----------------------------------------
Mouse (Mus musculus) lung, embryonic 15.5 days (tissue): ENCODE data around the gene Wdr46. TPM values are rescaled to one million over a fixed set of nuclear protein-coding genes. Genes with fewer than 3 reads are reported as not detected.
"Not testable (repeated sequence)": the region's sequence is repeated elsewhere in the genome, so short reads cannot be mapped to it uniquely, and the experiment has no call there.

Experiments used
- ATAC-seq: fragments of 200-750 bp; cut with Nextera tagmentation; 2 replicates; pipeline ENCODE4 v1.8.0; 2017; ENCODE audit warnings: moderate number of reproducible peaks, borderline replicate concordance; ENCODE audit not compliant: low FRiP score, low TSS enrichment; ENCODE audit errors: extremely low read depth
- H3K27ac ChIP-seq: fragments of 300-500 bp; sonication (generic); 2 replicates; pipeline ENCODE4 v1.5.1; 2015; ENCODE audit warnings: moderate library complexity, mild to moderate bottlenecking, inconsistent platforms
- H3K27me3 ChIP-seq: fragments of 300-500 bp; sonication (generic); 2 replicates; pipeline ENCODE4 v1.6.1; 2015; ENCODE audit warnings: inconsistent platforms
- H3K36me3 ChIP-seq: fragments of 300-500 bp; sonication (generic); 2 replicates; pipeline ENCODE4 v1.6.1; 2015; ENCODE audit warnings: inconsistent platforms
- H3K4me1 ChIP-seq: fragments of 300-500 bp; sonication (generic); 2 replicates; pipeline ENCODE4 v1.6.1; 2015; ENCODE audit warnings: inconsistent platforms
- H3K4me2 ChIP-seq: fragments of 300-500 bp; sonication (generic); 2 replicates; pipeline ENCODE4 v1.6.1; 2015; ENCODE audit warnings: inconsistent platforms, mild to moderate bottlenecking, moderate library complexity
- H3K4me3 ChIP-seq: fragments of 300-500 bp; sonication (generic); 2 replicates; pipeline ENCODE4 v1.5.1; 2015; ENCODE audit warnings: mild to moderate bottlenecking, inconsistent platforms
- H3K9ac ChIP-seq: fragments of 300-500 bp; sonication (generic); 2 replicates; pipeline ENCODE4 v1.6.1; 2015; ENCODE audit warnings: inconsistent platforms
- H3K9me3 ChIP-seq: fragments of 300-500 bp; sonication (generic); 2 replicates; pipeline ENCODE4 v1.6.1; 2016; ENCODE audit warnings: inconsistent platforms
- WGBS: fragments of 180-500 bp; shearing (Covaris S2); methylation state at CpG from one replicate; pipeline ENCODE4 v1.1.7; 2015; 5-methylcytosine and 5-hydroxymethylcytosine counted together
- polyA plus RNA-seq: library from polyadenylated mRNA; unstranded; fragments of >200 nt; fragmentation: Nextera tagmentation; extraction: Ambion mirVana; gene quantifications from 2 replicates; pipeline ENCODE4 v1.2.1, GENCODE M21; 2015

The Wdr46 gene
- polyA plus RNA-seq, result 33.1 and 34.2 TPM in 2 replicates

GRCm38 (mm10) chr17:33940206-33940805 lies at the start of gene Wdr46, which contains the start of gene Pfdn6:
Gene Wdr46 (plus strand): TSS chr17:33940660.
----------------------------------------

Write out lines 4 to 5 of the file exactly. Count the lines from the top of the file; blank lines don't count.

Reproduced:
- ATAC-seq: fragments of 200-750 bp; cut with Nextera tagmentation; 2 replicates; pipeline ENCODE4 v1.8.0; 2017; ENCODE audit warnings: moderate number of reproducible peaks, borderline replicate concordance; ENCODE audit not compliant: low FRiP score, low TSS enrichment; ENCODE audit errors: extremely low read depth
- H3K27ac ChIP-seq: fragments of 300-500 bp; sonication (generic); 2 replicates; pipeline ENCODE4 v1.5.1; 2015; ENCODE audit warnings: moderate library complexity, mild to moderate bottlenecking, inconsistent platforms